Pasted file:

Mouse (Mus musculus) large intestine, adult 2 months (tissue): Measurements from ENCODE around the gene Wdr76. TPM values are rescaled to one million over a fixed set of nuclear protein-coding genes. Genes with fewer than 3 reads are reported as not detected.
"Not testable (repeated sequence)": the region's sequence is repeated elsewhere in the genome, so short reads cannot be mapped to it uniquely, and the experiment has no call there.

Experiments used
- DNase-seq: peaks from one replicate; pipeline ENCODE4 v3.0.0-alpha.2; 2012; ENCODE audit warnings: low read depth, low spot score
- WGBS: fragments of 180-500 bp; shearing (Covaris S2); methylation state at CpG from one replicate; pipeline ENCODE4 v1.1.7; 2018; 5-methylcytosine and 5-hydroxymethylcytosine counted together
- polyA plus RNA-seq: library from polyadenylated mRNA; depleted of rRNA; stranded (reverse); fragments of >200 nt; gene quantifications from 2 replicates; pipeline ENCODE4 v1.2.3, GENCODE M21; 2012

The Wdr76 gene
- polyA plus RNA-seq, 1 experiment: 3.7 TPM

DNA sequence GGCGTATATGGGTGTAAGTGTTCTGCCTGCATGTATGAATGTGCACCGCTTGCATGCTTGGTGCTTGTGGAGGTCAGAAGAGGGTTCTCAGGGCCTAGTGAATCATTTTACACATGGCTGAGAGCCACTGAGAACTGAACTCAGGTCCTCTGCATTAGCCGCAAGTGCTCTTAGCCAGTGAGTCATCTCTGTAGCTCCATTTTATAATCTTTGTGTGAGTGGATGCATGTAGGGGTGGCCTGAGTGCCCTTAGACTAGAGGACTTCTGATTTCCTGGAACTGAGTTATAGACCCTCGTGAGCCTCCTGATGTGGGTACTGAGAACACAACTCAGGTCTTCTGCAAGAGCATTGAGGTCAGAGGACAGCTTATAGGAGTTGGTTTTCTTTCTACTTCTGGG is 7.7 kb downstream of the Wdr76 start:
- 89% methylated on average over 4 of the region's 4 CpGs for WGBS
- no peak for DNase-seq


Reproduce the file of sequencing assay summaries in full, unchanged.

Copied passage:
Mouse (Mus musculus) large intestine, adult 2 months (tissue): Measurements from ENCODE around the gene Wdr76. TPM values are rescaled to one million over a fixed set of nuclear protein-coding genes. Genes with fewer than 3 reads are reported as not detected.
"Not testable (repeated sequence)": the region's sequence is repeated elsewhere in the genome, so short reads cannot be mapped to it uniquely, and the experiment has no call there.

Experiments used
- DNase-seq: peaks from one replicate; pipeline ENCODE4 v3.0.0-alpha.2; 2012; ENCODE audit warnings: low read depth, low spot score
- WGBS: fragments of 180-500 bp; shearing (Covaris S2); methylation state at CpG from one replicate; pipeline ENCODE4 v1.1.7; 2018; 5-methylcytosine and 5-hydroxymethylcytosine counted together
- polyA plus RNA-seq: library from polyadenylated mRNA; depleted of rRNA; stranded (reverse); fragments of >200 nt; gene quantifications from 2 replicates; pipeline ENCODE4 v1.2.3, GENCODE M21; 2012

The Wdr76 gene
- polyA plus RNA-seq, 1 experiment: 3.7 TPM

DNA sequence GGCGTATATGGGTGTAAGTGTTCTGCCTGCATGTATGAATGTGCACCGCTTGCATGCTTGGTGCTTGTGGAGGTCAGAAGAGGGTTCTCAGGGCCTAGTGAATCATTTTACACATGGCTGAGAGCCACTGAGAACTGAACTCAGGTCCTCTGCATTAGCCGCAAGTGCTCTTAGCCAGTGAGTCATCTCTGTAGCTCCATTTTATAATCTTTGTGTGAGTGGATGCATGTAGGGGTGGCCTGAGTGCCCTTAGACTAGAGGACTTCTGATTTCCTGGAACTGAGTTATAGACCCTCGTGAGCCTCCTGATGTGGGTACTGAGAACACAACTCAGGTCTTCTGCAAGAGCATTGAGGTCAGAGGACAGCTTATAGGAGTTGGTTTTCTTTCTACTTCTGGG is 7.7 kb downstream of the Wdr76 start:
- 89% methylated on average over 4 of the region's 4 CpGs for WGBS
- no peak for DNase-seq